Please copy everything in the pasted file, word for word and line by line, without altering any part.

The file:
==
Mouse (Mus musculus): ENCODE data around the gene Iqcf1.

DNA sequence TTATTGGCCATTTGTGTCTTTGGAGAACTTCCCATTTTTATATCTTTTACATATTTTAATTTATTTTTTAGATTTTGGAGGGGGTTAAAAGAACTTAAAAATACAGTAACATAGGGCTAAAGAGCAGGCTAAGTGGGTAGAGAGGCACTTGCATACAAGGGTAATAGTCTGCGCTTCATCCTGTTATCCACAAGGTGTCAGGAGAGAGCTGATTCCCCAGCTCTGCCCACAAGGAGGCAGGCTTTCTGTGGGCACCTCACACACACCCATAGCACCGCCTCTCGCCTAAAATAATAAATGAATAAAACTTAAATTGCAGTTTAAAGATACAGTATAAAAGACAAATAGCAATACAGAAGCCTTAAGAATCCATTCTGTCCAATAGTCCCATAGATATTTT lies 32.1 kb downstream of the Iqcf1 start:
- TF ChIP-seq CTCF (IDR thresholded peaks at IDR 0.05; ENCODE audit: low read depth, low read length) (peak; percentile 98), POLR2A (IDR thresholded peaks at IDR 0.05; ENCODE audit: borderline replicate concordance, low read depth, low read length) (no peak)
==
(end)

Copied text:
Mouse (Mus musculus): ENCODE data around the gene Iqcf1.

DNA sequence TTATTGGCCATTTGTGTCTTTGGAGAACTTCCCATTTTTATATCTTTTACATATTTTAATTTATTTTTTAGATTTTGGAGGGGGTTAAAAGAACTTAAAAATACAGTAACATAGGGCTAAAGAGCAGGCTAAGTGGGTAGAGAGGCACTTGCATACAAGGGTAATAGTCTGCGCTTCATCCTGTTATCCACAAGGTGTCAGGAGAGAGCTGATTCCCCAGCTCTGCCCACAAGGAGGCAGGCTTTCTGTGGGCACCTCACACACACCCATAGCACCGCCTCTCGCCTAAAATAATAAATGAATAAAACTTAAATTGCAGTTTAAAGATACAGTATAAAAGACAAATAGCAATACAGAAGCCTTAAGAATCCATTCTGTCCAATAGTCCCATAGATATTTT lies 32.1 kb downstream of the Iqcf1 start:
- TF ChIP-seq CTCF (IDR thresholded peaks at IDR 0.05; ENCODE audit: low read depth, low read length) (peak; percentile 98), POLR2A (IDR thresholded peaks at IDR 0.05; ENCODE audit: borderline replicate concordance, low read depth, low read length) (no peak)